Student Spotlight: Yiqing Xia
Materials science and engineering (MSE) Ph.D. student Yiqing Xia has been chosen as a presenter for the 2021 North American Materials Colloquium Series, a competitive virtual materials science seminar series involving over 35 MSE programs from around the country. He will present his recent research on the thermodynamic and kinetic behavior of nano-confined liquids on April 8-9, representing UC Davis, the MSE department and his research on confined liquids and glassy materials.
The project is part of a U.S. Department of Energy Energy Frontier Research Center (EFRC) called Multi-Scale Fluid-Solid Interaction in Architected and Natural Materials, or MUSE. Xia’s research, done in coordination with his advisor, professor Sabyasachi Sen, and distinguished professor Subhash Risbud, looks at the dynamics and phase transitions of liquids confined in nanometer-sized pores in solid materials.
Pore Size and Thermodynamic Transitions
In the talk, Xia will present his recent work on liquids that are confined in mesoporous silica, a type of nanoporous material with small cylindrical holes that can look like a tiny honeycomb. When confined in these tiny pores, liquids have a lower melting temperature, a unique phenomenon known as melting temperature depression behavior. As the pore size decreases, so does the melting temperature.
Using ²H wide-line nuclear magnetic spectroscopy, Xia found that at low temperatures, both solid-like and liquid-like water molecules can exist in the same pore at the same time, something that’s impossible in bulk liquids. To explain the phenomenon, his team proposed a layer-by-layer freezing model.
“If freezing starts from the wall [of the pore], then the layer bounded to the nanopore is the first one that solidifies. It then solidifies layer by layer until the center of the pore becomes ice,” he explained.
He also looked at what happens when there are interconnected pores of different sizes that the liquid can freely flow between, finding that water has two different melting temperatures, corresponding to the size of each pore.
“It was a surprise to see that the dynamic properties and structural characteristics of confined water can be preserved even when these pores are connected and even over distances as small as a few angstroms,” he explained.
Xia also looked at kinetic transition of the glass-forming liquid O-terphenyl under the same conditions. He found that like melting temperature, the glass transition temperature decreases along with pore size and that different glass transition temperatures can exist if the sample is confined in these interconnected pores.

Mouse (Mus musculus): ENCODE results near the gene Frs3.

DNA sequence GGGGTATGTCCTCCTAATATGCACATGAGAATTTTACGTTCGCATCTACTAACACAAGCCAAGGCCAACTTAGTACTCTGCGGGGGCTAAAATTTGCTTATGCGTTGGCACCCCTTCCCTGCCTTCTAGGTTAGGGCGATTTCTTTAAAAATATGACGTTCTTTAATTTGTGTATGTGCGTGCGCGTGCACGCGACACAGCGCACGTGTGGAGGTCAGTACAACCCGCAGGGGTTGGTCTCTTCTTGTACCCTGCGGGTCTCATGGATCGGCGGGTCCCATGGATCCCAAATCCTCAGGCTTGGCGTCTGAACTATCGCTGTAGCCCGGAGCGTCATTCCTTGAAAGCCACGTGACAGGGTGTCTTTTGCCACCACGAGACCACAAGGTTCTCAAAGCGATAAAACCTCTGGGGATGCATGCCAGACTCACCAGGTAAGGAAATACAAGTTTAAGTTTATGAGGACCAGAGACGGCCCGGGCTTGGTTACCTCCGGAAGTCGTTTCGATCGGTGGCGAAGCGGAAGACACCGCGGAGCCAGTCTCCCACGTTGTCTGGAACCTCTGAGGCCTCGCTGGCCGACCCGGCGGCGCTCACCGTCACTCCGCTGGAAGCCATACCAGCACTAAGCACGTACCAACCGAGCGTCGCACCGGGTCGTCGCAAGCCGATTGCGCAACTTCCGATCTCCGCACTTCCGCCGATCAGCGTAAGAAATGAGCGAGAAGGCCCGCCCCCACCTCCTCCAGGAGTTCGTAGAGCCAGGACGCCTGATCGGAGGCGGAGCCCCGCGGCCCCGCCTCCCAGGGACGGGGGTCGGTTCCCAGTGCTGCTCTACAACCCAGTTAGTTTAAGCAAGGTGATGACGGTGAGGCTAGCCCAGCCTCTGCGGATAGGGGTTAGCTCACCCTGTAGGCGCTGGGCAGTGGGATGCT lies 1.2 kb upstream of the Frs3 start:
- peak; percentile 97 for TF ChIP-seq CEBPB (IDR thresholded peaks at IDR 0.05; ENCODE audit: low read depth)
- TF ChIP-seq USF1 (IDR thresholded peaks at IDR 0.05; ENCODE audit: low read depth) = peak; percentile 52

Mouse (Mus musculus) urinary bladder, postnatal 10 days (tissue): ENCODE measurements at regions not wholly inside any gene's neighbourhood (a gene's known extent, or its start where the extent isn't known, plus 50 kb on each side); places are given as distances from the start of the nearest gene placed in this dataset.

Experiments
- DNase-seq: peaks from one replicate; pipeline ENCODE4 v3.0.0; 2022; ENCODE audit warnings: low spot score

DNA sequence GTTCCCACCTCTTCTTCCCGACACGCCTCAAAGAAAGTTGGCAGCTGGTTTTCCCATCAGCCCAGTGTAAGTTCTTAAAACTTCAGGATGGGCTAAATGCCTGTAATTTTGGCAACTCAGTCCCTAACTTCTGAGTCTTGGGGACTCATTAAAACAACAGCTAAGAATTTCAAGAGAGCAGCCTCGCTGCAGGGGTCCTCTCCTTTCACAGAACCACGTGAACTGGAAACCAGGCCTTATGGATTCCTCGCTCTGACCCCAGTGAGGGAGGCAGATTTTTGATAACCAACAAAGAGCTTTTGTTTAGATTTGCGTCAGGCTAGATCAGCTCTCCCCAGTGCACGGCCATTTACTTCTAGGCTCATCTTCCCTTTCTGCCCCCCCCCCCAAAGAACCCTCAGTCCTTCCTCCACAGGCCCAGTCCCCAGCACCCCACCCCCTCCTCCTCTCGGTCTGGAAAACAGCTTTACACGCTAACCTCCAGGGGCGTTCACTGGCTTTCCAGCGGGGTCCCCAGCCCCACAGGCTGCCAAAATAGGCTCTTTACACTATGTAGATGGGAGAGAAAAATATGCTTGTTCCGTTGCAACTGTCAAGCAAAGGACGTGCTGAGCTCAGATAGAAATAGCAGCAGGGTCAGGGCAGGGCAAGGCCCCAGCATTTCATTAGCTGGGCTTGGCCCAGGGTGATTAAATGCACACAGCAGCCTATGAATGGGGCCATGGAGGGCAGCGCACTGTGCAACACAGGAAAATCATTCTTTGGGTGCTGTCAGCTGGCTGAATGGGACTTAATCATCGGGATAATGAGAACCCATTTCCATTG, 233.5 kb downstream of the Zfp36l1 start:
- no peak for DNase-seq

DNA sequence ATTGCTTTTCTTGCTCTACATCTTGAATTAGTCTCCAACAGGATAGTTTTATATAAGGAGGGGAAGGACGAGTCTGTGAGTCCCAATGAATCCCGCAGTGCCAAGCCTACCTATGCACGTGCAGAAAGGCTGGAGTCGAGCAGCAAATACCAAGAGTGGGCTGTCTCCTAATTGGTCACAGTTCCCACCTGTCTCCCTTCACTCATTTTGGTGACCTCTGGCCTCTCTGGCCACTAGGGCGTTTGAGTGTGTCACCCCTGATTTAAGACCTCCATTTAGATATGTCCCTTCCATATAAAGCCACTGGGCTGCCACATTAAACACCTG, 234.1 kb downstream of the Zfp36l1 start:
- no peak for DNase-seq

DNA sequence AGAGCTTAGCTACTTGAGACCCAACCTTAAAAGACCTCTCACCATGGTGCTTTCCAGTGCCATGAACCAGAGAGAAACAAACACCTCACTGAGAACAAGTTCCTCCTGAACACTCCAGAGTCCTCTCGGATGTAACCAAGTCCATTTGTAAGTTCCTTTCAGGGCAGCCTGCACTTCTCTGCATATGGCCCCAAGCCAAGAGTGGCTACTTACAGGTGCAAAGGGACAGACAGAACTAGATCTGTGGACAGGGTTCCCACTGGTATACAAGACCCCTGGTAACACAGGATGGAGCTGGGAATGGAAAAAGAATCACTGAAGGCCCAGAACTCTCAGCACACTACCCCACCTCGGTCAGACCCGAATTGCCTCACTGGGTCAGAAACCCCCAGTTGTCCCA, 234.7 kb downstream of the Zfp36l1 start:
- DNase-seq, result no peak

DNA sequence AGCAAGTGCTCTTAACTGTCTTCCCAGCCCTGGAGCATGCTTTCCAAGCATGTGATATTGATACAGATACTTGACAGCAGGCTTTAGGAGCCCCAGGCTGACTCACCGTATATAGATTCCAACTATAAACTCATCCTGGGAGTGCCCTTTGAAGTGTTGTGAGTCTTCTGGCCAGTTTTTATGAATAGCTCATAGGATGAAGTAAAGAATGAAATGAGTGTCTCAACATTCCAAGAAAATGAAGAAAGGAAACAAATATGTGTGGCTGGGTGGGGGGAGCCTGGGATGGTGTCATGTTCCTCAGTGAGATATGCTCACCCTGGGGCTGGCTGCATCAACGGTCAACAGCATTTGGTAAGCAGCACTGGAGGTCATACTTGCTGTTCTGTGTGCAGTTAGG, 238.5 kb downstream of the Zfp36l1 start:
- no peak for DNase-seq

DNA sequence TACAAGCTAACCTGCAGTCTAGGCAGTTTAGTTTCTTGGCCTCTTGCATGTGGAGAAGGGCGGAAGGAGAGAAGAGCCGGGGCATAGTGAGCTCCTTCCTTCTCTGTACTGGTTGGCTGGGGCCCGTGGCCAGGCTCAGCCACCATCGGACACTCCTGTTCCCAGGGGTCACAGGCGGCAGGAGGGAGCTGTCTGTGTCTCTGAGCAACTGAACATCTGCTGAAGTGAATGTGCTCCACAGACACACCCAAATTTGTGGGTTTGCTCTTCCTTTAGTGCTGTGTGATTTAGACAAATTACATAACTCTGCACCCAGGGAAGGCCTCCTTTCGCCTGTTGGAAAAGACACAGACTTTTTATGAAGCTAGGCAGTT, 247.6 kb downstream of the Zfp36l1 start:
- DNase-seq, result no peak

The project has applications in geochemistry, nanofluidics and biology, but to Xia, the most exciting part is the fundamental research. Learning how liquids behave in nano-confinement is the first step toward learning how to control them for these different applications, and toward designing nanoporous materials to facilitate these properties.
A Glass Transition
Though he will be presenting his work on nano-confined liquids, Xia’s main interest is glass science. He is working on his dissertation research on the fragility behavior of glass-forming liquids, specifically the structural connectivity and fragility of binary phosphate liquids and chalcogenide glass-forming liquids.
“The fragility describes the viscosity change at the glass-transition temperature, so if the viscosity changes a lot, then the fragility is higher,” he explained.
Using rheological measurements and NMR spectroscopy, he plans to investigate the fragility behavior and structure of these glass systems to establish a connection between structural connectivity and fragility. Understanding this relationship is key to eventually being able to predict glass properties, which will help researchers make more glasses useful for technological applications.
Xia was inspired to go to graduate school by his undergraduate research experience at Shanghai Jiao Tong University. He came to UC Davis in 2016 and joined Sen’s research group after talking with him about glass science. Though he didn’t have a background in the field, Xia found it really interesting and felt confident pursuing it thanks to Sen’s encouragement. After he completes his Ph.D., he plans to look for an industry job where he can leverage his knowledge in glass science for good.
“Professor Sen told me that most new graduate students don’t have backgrounds in glass science, but that doesn’t matter and it doesn’t mean that they can’t do good research,” he said. “That inspired me to get started and learn more.”